Or try compact spiral galaxy NGC 5248. It’s about a fist width south of Arcturus and about a finger width southwest. It’s part of the Virgo cluster of galaxies and could be as far as 50 million light years away. It’s another great grand design spiral which shows spiral galaxy structure when viewed in long exposure photographs. You can mark it on your list as Caldwell 45.

The NGC 5248 spiral galaxy, as imaged with a 32-inch telescope. Credit and Copyright: Adam Block/Mount Lemmon SkyCenter/University of Arizona
The NGC 5248 spiral galaxy, as imaged with a 32-inch telescope. Credit and Copyright: Adam Block/Mount Lemmon SkyCenter/University of Arizona

But if you’d just like to have some fun, then why not try picking out the aforementioned “Colonial Viper and Launch Tube” asterism. If you’re a longstanding Battlestar Galactica fan, then you’ll recognize this ultra-cool spaceship as it sits in its triangular shaped launch tube. To find it, just draw a line between Arcturus, Alphekka (Alpha Corona Borealis) and Gamma Bootis which make up the “Launch Tube”, while Izar (Epsilon Bootes) is the Viper.

We have written many interesting articles about the constellation here at Universe Today. Here is What Are The Constellations?What Is The Zodiac?, and Zodiac Signs And Their Dates.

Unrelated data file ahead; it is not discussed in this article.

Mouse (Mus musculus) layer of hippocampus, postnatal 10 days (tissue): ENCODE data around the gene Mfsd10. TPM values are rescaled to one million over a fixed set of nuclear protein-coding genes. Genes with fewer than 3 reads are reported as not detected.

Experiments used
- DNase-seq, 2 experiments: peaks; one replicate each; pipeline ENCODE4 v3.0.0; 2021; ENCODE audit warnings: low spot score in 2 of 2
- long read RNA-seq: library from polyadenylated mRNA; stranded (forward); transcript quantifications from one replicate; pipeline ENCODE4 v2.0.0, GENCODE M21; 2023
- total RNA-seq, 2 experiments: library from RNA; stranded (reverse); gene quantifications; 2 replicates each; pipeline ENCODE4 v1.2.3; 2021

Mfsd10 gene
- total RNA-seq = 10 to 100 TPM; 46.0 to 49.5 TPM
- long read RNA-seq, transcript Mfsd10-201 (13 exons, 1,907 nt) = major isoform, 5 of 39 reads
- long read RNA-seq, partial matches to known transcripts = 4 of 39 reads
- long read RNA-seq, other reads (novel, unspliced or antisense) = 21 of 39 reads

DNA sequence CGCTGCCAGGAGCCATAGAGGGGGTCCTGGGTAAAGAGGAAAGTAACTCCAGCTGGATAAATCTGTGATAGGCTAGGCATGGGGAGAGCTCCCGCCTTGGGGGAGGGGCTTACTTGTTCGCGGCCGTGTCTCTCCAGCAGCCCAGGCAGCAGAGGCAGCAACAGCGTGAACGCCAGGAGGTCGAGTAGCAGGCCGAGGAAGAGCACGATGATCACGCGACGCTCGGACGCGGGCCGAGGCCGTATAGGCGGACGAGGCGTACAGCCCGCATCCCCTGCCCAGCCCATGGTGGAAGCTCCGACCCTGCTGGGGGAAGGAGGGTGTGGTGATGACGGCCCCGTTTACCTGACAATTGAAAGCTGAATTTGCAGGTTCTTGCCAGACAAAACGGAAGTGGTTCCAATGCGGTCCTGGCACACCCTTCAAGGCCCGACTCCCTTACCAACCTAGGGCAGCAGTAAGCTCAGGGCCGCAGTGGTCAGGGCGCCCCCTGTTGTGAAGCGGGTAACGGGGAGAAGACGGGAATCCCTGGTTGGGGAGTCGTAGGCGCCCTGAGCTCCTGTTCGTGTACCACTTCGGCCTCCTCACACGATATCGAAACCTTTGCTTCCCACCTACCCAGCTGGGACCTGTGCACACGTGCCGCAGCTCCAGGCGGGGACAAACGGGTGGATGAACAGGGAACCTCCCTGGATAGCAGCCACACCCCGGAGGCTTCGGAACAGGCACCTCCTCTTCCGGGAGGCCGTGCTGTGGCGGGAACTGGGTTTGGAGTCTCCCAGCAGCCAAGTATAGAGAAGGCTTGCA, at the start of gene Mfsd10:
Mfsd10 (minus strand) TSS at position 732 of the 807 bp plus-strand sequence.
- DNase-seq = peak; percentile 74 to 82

Be sure to check out The Messier Catalog while you’re at it!

For more information, check out the IAUs list of Constellations, and the Students for the Exploration and Development of Space page on Bootes and Constellation Families.

Which Star Will Explode Next?

Which Star Will Explode Next?

Come on Betelguese, explode already. Or maybe it’ll be Eta Carinae. Which of the billions of stars in the galaxy can we count on to explode next, and when?

When a new supernova is discovered, we can take that as a reminder that we live in a terribly hostile Universe. Sometimes stars just explode, and devastate a corner of a galaxy. On average, a supernova goes off twice a century in a galaxy the size of the Milky Way. Since there are potentially hundreds of billions of galaxies out there, dozens of supernovae are detonating every second in the observable Universe.